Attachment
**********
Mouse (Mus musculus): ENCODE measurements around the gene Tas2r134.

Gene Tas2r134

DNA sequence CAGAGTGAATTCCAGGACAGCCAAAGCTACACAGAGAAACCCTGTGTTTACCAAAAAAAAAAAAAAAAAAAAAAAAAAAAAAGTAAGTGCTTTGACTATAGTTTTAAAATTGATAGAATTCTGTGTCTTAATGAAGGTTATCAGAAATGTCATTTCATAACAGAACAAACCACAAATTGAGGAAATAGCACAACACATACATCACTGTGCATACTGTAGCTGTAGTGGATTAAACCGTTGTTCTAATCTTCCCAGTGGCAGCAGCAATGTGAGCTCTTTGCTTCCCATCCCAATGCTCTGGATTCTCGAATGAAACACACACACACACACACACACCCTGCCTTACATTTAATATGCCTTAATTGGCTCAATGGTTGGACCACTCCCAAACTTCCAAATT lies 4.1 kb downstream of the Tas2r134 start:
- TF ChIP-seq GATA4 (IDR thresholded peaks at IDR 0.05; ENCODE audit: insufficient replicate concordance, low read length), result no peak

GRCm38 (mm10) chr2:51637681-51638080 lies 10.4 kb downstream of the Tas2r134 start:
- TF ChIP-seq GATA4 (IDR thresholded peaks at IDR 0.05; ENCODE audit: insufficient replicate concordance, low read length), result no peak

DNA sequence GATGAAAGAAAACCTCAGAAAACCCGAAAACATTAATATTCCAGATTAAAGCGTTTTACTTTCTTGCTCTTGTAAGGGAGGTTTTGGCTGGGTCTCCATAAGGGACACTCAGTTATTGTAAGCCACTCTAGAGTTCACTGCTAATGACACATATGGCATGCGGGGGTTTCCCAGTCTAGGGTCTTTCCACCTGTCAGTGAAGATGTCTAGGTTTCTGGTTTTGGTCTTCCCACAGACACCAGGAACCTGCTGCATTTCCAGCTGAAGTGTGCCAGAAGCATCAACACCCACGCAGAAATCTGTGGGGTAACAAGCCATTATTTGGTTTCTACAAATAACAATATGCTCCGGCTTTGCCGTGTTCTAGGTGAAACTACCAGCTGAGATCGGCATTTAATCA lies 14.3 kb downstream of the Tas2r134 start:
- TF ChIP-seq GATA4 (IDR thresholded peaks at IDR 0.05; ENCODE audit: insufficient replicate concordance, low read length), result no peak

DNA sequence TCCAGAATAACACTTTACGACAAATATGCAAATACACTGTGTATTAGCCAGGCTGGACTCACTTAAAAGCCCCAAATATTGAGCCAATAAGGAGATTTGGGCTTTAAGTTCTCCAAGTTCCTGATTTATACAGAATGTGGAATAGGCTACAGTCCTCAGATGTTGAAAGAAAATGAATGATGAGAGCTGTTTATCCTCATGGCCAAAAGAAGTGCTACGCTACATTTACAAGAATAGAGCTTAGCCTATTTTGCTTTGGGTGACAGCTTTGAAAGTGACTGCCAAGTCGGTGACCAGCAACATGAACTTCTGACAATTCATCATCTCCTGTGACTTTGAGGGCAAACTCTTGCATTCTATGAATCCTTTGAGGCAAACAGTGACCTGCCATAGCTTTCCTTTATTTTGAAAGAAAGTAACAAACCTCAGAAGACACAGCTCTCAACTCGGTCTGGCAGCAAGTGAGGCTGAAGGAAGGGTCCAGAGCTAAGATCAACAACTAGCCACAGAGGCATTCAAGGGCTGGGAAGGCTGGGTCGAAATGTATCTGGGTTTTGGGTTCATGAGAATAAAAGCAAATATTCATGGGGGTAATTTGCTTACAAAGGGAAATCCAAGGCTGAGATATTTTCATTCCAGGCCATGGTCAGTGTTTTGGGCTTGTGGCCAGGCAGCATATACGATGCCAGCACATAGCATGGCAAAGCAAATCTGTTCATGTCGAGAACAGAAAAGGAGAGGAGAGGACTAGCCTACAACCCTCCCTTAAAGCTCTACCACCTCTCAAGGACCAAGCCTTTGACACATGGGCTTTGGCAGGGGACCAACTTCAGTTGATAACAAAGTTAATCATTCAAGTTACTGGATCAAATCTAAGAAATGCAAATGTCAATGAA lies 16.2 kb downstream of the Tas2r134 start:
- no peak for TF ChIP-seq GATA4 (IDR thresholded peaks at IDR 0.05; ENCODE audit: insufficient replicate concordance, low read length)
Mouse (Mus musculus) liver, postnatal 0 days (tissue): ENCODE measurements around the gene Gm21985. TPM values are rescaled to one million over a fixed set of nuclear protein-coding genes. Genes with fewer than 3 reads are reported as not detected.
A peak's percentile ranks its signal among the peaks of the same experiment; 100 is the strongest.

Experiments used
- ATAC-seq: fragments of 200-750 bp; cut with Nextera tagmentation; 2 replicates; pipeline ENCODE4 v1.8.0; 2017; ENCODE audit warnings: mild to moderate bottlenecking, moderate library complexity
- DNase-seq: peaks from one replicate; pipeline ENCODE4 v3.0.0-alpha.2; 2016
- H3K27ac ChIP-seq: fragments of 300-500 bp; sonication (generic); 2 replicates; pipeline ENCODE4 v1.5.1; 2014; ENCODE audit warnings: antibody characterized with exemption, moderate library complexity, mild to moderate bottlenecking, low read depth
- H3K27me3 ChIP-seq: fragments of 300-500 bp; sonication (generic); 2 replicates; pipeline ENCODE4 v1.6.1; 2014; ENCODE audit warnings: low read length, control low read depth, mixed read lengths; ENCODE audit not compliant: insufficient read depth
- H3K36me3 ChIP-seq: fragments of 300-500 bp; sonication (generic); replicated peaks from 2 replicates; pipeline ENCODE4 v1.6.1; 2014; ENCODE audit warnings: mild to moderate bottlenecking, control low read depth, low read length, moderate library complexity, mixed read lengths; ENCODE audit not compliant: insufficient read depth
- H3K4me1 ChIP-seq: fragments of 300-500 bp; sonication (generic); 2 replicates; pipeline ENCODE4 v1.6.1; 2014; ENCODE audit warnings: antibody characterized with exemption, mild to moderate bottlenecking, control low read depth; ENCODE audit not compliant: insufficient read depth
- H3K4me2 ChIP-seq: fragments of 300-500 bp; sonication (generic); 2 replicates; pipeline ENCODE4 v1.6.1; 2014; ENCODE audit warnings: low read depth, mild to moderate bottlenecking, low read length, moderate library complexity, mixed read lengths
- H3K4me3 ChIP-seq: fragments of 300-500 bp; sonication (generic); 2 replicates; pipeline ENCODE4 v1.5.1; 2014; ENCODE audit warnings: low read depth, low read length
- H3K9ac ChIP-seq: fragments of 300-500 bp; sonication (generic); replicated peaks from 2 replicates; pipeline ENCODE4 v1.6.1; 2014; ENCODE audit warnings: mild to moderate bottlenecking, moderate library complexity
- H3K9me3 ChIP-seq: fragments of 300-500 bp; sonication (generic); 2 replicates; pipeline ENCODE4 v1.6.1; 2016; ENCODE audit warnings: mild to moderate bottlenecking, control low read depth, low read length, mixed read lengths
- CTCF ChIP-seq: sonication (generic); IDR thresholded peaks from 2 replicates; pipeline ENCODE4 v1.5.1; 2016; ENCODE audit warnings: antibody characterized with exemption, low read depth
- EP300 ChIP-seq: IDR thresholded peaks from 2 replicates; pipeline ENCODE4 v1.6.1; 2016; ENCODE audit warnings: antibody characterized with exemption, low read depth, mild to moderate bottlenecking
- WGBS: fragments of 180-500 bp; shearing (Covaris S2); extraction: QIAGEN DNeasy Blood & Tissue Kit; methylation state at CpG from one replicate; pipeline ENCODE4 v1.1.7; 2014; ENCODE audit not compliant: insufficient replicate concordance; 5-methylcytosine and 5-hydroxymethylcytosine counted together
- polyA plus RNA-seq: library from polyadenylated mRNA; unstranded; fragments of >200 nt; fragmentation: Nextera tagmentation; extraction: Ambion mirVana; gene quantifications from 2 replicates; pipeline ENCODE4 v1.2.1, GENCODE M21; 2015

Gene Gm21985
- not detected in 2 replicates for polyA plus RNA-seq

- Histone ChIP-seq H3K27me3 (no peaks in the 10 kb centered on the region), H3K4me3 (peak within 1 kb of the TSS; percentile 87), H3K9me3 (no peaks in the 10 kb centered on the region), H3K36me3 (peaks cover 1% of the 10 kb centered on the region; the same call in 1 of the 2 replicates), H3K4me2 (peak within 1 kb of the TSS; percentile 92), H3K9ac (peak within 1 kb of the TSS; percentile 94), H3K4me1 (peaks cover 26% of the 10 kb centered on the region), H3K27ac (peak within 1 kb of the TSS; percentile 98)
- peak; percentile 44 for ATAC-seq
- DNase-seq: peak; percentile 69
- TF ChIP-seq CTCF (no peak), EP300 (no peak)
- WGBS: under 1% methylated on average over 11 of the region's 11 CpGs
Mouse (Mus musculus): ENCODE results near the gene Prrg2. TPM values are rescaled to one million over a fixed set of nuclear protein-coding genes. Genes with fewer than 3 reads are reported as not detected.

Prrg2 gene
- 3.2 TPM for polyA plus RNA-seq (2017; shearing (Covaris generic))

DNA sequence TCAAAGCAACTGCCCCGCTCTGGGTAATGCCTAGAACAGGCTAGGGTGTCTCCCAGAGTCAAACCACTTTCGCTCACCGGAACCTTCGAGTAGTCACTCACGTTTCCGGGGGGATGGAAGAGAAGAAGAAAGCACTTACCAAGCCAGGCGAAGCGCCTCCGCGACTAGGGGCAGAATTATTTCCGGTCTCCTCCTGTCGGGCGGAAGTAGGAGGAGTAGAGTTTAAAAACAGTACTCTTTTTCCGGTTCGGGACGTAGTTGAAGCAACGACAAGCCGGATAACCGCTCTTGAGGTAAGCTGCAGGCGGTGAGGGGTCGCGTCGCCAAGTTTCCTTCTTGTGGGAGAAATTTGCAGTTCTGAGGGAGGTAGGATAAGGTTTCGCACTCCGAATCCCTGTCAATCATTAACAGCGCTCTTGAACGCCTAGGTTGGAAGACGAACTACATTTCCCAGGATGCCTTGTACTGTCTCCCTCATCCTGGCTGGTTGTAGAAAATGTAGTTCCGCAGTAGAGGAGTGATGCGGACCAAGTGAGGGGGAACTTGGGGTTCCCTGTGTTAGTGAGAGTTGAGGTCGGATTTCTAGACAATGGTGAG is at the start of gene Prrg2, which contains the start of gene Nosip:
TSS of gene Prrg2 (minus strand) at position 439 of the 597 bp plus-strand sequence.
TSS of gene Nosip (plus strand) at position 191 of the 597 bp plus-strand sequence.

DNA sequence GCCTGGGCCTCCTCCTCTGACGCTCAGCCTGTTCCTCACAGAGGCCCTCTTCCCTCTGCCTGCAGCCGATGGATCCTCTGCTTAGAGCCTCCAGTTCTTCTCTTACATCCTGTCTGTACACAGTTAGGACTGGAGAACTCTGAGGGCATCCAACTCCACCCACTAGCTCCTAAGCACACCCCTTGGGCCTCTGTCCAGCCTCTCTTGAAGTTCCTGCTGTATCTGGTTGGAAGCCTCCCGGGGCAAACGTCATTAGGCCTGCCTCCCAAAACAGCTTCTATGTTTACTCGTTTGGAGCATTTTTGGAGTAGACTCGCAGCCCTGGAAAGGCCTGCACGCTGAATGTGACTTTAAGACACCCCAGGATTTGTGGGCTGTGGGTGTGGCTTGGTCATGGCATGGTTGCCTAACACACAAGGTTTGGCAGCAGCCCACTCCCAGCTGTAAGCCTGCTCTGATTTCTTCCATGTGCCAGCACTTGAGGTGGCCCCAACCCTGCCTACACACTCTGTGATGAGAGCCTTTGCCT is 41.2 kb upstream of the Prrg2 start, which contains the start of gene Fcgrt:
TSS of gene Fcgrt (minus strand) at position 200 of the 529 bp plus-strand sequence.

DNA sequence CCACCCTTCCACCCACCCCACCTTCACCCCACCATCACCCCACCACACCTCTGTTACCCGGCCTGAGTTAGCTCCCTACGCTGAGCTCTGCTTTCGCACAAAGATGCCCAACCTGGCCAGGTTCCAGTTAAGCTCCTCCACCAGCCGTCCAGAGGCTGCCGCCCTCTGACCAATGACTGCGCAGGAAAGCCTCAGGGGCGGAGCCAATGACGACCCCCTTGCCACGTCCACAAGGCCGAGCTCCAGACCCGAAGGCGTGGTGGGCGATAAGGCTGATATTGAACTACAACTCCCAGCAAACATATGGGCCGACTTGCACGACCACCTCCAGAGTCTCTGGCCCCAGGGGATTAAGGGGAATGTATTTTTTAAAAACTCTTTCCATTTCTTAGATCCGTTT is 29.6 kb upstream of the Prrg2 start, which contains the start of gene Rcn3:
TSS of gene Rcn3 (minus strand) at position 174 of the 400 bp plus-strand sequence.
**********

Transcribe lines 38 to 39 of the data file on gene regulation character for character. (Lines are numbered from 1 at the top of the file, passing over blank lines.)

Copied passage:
DNA sequence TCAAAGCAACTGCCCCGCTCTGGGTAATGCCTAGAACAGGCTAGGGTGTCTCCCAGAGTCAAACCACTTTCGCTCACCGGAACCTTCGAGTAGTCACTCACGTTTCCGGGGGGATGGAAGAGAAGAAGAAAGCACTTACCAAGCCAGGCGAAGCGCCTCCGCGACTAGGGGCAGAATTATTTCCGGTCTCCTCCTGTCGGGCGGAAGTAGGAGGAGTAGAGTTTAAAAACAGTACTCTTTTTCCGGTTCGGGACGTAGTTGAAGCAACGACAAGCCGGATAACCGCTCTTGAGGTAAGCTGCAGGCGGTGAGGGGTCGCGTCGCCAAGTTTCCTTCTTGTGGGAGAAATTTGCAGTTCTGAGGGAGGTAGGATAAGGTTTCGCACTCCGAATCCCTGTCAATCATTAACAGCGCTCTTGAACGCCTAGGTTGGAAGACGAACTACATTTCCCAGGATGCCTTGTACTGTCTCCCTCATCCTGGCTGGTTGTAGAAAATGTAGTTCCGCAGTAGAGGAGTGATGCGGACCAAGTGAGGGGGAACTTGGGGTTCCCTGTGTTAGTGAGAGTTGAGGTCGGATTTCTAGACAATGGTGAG is at the start of gene Prrg2, which contains the start of gene Nosip:
TSS of gene Prrg2 (minus strand) at position 439 of the 597 bp plus-strand sequence.